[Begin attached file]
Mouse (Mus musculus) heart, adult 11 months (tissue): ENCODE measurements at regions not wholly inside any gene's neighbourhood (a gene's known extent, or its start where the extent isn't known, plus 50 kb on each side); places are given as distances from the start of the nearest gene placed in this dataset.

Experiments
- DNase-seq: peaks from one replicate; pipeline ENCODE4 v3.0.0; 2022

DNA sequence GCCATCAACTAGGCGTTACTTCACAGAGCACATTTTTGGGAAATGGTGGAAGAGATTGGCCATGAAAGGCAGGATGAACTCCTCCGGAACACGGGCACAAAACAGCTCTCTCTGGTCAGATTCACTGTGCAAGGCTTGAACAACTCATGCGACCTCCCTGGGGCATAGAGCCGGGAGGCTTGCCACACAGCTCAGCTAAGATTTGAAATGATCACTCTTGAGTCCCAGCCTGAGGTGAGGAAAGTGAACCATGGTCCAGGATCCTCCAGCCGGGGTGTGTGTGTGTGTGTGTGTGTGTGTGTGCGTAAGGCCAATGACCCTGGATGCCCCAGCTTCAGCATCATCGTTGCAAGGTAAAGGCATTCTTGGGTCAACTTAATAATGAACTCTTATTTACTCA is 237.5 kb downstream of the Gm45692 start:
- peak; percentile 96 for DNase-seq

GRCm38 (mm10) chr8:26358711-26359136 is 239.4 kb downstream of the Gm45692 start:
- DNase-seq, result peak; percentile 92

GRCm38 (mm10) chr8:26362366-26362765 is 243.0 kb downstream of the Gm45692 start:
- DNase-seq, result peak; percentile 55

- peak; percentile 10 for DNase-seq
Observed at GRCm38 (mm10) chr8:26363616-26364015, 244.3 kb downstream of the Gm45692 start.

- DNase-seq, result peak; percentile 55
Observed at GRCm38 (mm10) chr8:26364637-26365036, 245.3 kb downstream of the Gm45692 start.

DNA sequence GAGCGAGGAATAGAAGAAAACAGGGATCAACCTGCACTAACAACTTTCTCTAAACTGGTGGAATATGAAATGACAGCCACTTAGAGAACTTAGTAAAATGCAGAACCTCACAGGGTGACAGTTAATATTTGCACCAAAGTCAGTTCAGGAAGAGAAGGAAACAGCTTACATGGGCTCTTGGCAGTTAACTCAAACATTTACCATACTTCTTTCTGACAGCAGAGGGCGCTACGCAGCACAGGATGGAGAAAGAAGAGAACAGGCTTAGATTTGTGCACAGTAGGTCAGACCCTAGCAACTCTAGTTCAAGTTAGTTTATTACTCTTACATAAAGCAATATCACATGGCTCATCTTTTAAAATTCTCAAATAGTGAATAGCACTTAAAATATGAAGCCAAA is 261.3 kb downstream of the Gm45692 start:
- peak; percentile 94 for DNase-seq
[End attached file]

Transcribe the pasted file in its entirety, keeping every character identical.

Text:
Mouse (Mus musculus) heart, adult 11 months (tissue): ENCODE measurements at regions not wholly inside any gene's neighbourhood (a gene's known extent, or its start where the extent isn't known, plus 50 kb on each side); places are given as distances from the start of the nearest gene placed in this dataset.

Experiments
- DNase-seq: peaks from one replicate; pipeline ENCODE4 v3.0.0; 2022

DNA sequence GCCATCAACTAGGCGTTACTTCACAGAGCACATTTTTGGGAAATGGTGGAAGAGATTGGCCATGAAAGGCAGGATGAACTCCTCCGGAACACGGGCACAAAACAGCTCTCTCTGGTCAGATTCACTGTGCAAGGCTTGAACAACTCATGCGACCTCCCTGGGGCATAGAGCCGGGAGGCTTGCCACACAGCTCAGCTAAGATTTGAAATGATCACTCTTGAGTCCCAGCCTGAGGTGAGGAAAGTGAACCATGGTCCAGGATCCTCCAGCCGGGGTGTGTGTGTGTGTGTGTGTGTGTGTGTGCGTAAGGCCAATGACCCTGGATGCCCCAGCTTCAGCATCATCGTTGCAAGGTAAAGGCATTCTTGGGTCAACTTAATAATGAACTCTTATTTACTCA is 237.5 kb downstream of the Gm45692 start:
- peak; percentile 96 for DNase-seq

GRCm38 (mm10) chr8:26358711-26359136 is 239.4 kb downstream of the Gm45692 start:
- DNase-seq, result peak; percentile 92

GRCm38 (mm10) chr8:26362366-26362765 is 243.0 kb downstream of the Gm45692 start:
- DNase-seq, result peak; percentile 55

- peak; percentile 10 for DNase-seq
Observed at GRCm38 (mm10) chr8:26363616-26364015, 244.3 kb downstream of the Gm45692 start.

- DNase-seq, result peak; percentile 55
Observed at GRCm38 (mm10) chr8:26364637-26365036, 245.3 kb downstream of the Gm45692 start.

DNA sequence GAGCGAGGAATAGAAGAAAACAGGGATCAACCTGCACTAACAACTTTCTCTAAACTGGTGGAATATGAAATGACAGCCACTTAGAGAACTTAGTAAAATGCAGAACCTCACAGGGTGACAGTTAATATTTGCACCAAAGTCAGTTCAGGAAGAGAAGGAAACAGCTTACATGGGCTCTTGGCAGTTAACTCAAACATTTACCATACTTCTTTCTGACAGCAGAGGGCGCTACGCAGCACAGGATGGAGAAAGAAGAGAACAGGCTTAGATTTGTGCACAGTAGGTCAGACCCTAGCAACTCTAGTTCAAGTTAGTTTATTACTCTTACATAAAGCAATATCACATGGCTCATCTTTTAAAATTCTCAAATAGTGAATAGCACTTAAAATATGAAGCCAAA is 261.3 kb downstream of the Gm45692 start:
- peak; percentile 94 for DNase-seq